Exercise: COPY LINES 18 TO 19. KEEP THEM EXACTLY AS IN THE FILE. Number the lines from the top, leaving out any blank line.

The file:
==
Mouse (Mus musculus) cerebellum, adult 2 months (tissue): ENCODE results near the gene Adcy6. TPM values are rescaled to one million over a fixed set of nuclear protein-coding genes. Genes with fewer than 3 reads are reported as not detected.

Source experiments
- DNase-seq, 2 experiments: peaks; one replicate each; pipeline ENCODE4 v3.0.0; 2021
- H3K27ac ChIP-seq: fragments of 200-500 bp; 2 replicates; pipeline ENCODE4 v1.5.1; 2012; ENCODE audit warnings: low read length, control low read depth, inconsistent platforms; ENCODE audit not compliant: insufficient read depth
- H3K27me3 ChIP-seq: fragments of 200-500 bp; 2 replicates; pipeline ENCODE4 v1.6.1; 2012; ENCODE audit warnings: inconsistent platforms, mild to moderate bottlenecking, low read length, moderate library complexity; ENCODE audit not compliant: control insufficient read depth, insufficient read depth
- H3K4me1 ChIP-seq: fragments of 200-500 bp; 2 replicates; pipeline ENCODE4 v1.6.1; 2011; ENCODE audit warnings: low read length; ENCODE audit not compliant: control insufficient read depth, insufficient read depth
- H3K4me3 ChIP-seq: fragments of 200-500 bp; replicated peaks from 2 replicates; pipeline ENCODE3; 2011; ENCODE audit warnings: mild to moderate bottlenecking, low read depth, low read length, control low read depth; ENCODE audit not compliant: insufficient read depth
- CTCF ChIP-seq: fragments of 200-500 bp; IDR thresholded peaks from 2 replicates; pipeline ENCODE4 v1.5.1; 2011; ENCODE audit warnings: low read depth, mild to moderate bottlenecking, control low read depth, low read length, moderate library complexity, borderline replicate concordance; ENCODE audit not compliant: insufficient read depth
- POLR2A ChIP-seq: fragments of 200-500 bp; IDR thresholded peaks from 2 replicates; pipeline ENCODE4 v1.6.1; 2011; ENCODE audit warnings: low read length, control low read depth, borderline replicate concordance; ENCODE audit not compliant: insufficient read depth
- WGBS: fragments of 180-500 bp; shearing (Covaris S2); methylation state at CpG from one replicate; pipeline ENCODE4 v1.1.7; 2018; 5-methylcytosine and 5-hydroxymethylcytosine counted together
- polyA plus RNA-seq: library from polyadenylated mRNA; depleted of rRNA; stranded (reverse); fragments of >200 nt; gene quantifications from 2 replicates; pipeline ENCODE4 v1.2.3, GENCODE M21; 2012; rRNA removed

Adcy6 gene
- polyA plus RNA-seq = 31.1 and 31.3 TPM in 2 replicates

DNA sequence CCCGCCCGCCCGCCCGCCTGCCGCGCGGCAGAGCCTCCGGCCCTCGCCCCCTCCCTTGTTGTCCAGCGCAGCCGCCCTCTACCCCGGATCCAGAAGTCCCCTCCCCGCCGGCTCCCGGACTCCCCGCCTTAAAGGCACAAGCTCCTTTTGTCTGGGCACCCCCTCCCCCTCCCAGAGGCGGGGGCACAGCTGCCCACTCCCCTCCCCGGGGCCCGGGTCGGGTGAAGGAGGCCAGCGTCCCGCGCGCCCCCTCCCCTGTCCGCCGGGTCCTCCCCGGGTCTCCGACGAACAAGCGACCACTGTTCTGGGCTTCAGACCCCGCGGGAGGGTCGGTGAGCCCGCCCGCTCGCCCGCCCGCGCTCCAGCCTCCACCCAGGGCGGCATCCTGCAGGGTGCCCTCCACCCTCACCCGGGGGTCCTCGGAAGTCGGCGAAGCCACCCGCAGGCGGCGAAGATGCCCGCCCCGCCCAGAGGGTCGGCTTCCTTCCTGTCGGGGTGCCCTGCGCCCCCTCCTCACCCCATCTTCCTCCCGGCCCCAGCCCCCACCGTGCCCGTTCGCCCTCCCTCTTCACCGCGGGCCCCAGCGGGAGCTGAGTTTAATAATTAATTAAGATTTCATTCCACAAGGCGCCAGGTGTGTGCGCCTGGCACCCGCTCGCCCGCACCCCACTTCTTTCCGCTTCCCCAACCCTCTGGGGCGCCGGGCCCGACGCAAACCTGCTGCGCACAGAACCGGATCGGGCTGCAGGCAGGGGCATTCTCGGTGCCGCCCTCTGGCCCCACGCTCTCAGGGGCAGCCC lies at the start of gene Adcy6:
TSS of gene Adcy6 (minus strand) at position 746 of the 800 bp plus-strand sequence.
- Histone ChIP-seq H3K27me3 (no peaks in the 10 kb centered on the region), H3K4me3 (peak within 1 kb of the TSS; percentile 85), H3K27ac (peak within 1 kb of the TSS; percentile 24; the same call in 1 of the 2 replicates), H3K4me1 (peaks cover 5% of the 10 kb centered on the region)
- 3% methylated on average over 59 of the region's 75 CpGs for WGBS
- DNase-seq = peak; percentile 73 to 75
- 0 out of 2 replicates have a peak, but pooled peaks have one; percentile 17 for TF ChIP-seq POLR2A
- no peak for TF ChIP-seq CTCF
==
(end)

- DNase-seq = peak; percentile 73 to 75
- 0 out of 2 replicates have a peak, but pooled peaks have one; percentile 17 for TF ChIP-seq POLR2A